Child welfare systems are complex, and their specific procedures vary widely by state, but they all work to promote the three national goals for child protection:
- Safety: All children have the right to live in an environment free from abuse and neglect.
- Permanency: Children need a family and a permanent place to call home.
- Child and Family Well-Being: Children deserve nurturing environments in which their physical, emotional, educational, and social needs are met.
To support these national goals, the following tenets (as articulated by the Children's Bureau in 1998) form the foundation of child welfare practice:
- A safe and permanent home and family is the best place for children to grow up. Every child has a right to adequate care and supervision and to be free from abuse, neglect, and exploitation. It is the responsibility of parents to see that their children’s physical, mental, emotional, educational, and medical needs are adequately met. Child protective services (CPS) agencies should intervene only when parents request assistance or fail to keep their children safe and meet their basic needs.
- Most parents want to be good parents and, when adequately supported, have the strength and capacity to care for their children and to keep them safe. Most children are best cared for in their own families. Therefore, CPS agencies focus on building family strengths and providing parents with the assistance needed to keep their children safe so that the family may stay together.
- When parents cannot or will not fulfill their responsibilities to protect their children, CPS agencies have the legal mandate to intervene directly on behalf of the children. Interventions should be designed to help parents protect their children and should be as unobtrusive as possible. CPS agencies must make reasonable efforts to develop a safety plan to keep children with their families whenever possible, although they may petition for juvenile or family court intervention and placement when children cannot be kept safely within their own homes.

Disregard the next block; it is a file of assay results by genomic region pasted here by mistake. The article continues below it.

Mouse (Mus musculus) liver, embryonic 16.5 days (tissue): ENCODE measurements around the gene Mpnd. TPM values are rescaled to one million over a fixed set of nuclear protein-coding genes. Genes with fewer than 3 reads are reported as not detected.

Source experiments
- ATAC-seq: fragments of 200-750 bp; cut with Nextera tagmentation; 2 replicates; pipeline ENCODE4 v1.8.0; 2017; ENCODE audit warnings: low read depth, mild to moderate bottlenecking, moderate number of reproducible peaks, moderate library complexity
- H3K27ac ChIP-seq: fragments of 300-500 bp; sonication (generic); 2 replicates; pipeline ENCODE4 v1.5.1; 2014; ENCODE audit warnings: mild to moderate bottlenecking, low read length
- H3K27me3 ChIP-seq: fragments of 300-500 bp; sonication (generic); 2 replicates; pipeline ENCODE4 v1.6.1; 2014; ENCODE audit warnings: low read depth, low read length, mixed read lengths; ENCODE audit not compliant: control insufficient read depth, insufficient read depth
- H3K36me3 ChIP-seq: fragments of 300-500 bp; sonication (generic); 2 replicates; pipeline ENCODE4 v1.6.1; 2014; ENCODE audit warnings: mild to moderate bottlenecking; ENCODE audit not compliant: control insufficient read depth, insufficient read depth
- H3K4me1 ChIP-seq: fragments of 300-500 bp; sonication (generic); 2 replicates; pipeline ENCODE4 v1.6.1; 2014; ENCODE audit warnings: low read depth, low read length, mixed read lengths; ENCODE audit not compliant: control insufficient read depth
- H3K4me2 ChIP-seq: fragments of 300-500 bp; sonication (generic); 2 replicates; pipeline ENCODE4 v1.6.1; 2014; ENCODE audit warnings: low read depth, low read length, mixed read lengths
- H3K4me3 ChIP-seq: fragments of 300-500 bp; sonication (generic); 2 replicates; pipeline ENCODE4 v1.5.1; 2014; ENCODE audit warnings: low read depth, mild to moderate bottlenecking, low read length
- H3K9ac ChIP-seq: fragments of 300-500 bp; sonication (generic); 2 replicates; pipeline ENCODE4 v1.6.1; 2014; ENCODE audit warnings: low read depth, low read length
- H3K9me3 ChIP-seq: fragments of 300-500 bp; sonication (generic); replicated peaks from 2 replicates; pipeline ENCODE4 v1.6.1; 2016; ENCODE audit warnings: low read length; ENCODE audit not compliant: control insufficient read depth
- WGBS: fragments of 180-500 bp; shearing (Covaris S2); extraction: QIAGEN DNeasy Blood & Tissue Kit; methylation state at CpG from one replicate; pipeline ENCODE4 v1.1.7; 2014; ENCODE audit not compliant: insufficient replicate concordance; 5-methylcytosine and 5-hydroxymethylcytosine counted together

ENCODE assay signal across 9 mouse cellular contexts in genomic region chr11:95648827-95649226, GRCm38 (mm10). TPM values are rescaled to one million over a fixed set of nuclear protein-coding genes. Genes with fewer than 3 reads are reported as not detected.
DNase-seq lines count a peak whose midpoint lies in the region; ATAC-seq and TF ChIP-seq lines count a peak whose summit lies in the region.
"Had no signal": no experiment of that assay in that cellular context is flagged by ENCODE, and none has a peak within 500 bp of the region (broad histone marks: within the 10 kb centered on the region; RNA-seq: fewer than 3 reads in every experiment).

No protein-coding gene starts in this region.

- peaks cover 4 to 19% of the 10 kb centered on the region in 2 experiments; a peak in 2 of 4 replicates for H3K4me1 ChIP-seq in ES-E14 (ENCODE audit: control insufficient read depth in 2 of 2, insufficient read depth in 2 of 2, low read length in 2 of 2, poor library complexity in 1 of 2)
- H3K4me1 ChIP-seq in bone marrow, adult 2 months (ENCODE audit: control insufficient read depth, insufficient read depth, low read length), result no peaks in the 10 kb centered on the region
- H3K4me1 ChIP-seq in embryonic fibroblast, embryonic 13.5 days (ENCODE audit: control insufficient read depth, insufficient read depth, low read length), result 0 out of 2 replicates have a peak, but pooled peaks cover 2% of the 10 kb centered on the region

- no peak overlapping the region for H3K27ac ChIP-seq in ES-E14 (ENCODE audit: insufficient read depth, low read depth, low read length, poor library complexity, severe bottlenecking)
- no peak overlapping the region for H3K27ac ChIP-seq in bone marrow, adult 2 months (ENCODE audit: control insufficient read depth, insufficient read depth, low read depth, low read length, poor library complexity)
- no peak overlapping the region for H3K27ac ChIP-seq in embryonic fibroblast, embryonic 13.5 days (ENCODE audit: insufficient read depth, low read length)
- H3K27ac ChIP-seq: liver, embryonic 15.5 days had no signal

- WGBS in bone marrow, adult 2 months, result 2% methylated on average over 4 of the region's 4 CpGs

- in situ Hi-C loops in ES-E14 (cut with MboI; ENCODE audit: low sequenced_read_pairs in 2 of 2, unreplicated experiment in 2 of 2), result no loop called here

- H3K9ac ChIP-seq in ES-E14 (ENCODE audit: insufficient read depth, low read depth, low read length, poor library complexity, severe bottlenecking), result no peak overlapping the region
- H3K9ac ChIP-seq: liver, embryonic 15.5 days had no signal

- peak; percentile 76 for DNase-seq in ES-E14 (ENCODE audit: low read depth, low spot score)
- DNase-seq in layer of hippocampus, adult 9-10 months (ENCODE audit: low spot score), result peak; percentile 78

- CPS agencies are held accountable for achieving the outcomes of child safety, permanency, and family well-being. To do so, CPS agencies must engage families in identifying and achieving family-level outcomes, goals, and tasks that reduce the risk of further maltreatment and mitigate the effects of maltreatment that has already occurred.
- Families who need assistance from CPS agencies are diverse in terms of structure, culture, race, religion, economic status, beliefs, values, and lifestyles. CPS agencies and practitioners must be responsive to and respectful of these differences.
- CPS efforts are most likely to succeed when clients are involved and actively participate in the process. CPS caseworkers need to work in ways that encourage clients to fully participate in assessment, case planning, and other critical decision-making processes in CPS intervention.
- When children are placed in foster care because their safety cannot be assured, CPS agencies should develop a permanency plan as soon as possible. In most cases, the preferred permanency plan is to reunify children with their families. All children need continuity in their lives, so CPS agencies must immediately work with the family to change the behaviors and conditions that led to the maltreatment and necessitated that the child be removed from the home.
- To best protect a child’s overall well-being, CPS agencies should assure that children move to permanency as quickly as possible. Therefore, as agencies develop plans to support reunification, they should also develop alternative plans for achieving permanency once a child enters the CPS system.